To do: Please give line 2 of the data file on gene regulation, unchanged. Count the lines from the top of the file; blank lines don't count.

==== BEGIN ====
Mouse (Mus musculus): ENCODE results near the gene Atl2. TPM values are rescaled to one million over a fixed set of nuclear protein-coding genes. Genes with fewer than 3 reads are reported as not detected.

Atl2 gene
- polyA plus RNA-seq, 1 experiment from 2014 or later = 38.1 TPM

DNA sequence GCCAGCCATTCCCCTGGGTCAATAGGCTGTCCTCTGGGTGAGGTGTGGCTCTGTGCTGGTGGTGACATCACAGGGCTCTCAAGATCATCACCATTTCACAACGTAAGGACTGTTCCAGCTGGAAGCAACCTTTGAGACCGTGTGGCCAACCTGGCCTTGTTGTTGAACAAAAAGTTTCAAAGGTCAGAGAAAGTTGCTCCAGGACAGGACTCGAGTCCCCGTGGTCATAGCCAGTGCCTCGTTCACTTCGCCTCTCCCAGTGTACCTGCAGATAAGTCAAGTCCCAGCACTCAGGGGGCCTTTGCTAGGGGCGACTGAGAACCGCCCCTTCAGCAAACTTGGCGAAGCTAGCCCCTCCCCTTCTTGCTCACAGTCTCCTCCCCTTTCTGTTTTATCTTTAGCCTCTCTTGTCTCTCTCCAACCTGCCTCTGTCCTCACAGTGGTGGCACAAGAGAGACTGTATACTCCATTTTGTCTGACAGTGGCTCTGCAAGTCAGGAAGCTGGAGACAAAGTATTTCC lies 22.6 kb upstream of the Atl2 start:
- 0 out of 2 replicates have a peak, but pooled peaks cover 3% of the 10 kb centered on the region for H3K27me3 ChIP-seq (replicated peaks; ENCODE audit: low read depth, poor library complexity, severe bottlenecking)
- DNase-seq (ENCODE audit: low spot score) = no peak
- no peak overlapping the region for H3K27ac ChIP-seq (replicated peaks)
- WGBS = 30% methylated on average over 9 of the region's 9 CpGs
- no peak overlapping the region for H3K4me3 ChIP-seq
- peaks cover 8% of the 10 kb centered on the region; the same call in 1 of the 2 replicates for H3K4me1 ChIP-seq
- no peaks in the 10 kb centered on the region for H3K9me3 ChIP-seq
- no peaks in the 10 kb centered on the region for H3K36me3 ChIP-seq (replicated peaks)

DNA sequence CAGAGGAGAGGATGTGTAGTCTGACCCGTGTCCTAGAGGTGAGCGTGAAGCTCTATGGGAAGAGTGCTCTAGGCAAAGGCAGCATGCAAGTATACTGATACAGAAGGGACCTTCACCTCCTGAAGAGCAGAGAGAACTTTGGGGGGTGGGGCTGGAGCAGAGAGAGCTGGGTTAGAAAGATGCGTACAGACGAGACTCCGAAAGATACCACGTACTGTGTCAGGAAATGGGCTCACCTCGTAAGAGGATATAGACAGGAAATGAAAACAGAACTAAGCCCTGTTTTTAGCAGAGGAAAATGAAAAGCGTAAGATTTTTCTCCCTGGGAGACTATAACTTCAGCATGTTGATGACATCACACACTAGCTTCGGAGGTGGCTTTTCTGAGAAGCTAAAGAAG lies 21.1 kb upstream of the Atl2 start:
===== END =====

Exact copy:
Atl2 gene